Academic journal article American Studies

Fight for Your Long Day

Academic journal article American Studies

Fight for Your Long Day

Article excerpt

FIGHT FOR YOUR LONG DAY. By Alex Kudera. Atticus Books, Kensington, MD. 2010.

While Alex Kudera's novel, Fight for Your Long Day, highlights the grave socio-economic injustices of a corrupt academic system, it is much more than a preachy manifesto. Cyrus Duffelman's struggles are that of any of the economically repressed. But when college professors earn Wal-mart wages, it highlights a shocking disconnect between the hollow political rhetoric of the importance of education and the true reality. Cyrus inhabits a world of increasing impoverishment. This is the landscape of essayist and cultural critic Barbara Ehrenreich's Nickel and Dimed.

It would be a cliché to call him a modern day Everyman. Cyrus is a real person with frailties, insecurities, yet with conviction and seriousness about what he does. He does represent a growing class of academic paupers in particular and the growing dominance of menial wages everywhere in America in general whether the work is menial or not. And, yet, it's not little enough. Menial wages, that is. Another sad irony is that the adjunct is no lifetime indentured servant, but rather an endangered species as institutions of higher learning contemplate "satellite hookups and TVs in every classroom . . . with the finest Indian universities teaching virtual classes long-distance . . . The fifteen grand a year they were paying the graduate student [or adjunct] has become fifteen hundred for a hungrier South Asian" (207-208).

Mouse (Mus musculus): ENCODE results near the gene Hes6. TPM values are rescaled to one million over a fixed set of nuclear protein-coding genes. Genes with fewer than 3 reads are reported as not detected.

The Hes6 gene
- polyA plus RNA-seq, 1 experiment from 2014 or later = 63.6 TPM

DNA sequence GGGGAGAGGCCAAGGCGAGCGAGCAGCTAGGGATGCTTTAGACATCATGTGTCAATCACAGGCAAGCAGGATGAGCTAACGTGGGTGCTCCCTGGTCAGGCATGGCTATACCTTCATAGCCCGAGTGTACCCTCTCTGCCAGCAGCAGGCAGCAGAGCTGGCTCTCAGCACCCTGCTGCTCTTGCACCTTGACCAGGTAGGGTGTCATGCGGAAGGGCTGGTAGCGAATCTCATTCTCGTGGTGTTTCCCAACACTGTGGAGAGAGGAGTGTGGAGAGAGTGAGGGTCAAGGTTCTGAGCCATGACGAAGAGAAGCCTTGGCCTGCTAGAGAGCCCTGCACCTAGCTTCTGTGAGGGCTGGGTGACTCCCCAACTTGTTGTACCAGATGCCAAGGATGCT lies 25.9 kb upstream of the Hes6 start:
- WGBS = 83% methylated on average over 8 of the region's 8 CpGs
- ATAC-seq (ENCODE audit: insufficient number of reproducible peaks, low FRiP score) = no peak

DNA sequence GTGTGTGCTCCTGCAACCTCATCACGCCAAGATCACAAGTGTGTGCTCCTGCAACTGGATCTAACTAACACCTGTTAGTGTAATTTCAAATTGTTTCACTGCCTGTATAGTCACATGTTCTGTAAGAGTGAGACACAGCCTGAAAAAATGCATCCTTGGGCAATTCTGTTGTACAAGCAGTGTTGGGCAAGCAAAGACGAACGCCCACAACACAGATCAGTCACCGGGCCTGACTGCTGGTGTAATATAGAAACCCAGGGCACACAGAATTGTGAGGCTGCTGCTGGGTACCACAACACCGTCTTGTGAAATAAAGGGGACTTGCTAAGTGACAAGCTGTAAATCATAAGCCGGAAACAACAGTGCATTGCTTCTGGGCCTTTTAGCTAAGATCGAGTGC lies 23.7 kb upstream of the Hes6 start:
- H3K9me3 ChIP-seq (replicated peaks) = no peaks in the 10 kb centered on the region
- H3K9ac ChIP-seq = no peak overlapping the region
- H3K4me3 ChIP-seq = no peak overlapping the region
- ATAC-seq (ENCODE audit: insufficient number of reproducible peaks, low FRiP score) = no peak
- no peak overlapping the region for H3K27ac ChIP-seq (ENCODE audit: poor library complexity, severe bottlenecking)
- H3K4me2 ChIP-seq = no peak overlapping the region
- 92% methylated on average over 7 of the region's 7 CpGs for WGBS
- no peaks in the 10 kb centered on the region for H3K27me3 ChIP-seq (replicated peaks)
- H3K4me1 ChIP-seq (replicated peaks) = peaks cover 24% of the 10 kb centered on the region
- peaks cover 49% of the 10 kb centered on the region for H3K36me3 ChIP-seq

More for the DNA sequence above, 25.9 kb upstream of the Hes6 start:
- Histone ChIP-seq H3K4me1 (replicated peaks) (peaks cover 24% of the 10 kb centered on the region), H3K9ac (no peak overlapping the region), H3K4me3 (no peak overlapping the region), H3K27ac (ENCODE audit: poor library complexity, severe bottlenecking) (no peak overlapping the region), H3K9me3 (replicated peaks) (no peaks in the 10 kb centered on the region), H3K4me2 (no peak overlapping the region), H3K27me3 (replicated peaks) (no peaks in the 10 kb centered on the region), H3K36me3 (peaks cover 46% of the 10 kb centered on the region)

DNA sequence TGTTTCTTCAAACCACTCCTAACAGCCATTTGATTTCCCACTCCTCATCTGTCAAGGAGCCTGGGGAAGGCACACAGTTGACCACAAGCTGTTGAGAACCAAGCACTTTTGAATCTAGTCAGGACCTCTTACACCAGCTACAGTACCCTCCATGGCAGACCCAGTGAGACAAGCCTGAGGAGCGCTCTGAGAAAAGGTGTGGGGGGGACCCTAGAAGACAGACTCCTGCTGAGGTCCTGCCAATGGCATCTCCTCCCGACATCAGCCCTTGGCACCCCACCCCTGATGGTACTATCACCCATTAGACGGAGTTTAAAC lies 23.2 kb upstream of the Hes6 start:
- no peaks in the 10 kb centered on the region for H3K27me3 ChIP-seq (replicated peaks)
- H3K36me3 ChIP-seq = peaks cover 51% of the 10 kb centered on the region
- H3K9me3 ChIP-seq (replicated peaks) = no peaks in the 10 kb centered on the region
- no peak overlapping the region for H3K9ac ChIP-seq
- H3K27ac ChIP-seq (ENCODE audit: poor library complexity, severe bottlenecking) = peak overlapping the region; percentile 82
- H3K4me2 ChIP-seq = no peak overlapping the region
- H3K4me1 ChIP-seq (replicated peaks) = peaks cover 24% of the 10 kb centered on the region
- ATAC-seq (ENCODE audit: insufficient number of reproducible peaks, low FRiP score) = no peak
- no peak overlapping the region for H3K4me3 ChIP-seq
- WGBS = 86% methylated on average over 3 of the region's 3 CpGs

Cyrus is doubly invisible. No one "sees" him-just as the adjunct inequity is on almost no one's radar-and because Cyrus wields no power or status, he hopes not to be seen. He continues on not in hope of reward or changing the system, but in adherence to his own personal code of conduct, and he is his own harshest critic. …

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